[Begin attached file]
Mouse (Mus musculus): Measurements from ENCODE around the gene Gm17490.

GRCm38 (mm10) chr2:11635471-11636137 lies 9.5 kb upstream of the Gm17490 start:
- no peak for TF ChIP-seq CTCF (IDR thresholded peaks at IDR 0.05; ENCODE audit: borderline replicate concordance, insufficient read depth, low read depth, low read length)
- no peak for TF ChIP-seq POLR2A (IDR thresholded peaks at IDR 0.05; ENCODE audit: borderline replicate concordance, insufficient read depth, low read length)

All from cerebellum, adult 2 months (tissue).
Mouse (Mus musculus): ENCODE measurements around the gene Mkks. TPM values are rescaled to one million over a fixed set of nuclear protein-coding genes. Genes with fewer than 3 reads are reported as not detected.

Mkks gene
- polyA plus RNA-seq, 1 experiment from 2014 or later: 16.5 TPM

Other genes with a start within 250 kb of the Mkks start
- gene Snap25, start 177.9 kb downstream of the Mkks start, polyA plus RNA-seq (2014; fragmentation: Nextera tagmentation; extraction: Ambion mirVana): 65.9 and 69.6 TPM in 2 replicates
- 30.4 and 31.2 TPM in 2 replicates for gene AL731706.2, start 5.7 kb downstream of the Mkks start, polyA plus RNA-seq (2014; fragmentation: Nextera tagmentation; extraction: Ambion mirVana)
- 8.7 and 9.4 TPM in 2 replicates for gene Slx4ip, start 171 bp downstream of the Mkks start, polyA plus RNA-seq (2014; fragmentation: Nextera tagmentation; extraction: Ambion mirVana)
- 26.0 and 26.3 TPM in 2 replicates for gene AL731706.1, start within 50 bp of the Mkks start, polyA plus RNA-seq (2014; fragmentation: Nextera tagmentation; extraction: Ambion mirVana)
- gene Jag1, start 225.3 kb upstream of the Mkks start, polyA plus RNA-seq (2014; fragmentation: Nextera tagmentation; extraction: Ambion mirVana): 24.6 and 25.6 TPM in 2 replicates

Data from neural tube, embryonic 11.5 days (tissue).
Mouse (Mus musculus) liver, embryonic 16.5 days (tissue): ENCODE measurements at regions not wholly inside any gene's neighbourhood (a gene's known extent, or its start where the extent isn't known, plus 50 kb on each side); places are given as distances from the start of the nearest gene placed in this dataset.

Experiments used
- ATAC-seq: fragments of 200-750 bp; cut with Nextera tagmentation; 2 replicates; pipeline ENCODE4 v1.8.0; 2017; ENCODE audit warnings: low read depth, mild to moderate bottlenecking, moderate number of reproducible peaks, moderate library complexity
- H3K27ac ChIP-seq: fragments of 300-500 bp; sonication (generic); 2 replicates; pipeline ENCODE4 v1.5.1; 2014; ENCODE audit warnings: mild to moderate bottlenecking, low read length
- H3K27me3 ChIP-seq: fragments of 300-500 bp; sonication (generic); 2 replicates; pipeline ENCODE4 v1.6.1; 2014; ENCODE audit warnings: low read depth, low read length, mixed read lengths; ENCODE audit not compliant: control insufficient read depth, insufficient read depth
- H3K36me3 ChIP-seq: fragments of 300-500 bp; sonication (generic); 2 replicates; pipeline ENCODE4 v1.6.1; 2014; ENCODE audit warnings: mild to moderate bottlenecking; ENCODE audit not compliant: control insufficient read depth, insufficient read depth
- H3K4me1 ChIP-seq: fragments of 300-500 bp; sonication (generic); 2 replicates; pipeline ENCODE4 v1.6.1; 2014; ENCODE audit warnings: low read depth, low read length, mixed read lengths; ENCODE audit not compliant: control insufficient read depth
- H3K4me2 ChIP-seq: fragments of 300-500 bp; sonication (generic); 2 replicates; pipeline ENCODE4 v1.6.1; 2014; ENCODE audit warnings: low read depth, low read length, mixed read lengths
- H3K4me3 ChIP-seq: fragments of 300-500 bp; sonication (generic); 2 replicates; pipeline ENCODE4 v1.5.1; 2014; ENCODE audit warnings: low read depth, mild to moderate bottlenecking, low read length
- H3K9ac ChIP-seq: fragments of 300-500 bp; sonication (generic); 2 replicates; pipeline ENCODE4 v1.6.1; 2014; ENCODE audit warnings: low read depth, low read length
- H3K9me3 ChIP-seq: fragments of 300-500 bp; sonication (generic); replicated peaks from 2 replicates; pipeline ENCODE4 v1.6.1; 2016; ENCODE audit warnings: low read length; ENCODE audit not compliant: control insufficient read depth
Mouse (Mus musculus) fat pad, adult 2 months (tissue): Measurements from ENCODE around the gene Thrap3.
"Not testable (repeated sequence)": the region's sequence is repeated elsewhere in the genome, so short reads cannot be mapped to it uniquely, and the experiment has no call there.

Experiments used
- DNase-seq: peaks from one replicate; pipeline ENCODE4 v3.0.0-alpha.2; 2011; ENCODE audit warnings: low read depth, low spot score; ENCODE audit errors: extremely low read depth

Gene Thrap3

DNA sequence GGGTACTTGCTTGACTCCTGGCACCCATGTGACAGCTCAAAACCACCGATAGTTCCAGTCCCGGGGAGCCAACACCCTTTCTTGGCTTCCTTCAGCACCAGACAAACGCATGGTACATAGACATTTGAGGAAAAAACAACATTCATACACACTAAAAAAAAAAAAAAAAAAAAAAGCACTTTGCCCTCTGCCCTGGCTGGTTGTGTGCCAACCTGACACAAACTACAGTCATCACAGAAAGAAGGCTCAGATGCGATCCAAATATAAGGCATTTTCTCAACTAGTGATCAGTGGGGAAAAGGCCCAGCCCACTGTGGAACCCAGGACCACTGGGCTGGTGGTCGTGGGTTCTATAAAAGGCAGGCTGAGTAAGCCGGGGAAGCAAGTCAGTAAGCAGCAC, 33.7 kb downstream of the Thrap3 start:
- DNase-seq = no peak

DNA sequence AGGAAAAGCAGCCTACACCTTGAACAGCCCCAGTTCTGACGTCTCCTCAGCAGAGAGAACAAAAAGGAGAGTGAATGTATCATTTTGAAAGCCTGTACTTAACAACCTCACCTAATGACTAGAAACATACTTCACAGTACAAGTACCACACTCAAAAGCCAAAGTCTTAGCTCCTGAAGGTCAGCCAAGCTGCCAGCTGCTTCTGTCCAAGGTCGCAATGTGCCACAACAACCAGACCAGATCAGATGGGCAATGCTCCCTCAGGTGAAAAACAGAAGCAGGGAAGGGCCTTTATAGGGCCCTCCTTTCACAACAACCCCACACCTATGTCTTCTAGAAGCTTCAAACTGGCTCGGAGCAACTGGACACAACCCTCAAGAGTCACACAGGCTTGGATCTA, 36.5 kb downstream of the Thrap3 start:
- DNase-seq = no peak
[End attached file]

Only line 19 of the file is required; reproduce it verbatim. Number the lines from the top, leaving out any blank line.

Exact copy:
- H3K27ac ChIP-seq: fragments of 300-500 bp; sonication (generic); 2 replicates; pipeline ENCODE4 v1.5.1; 2014; ENCODE audit warnings: mild to moderate bottlenecking, low read length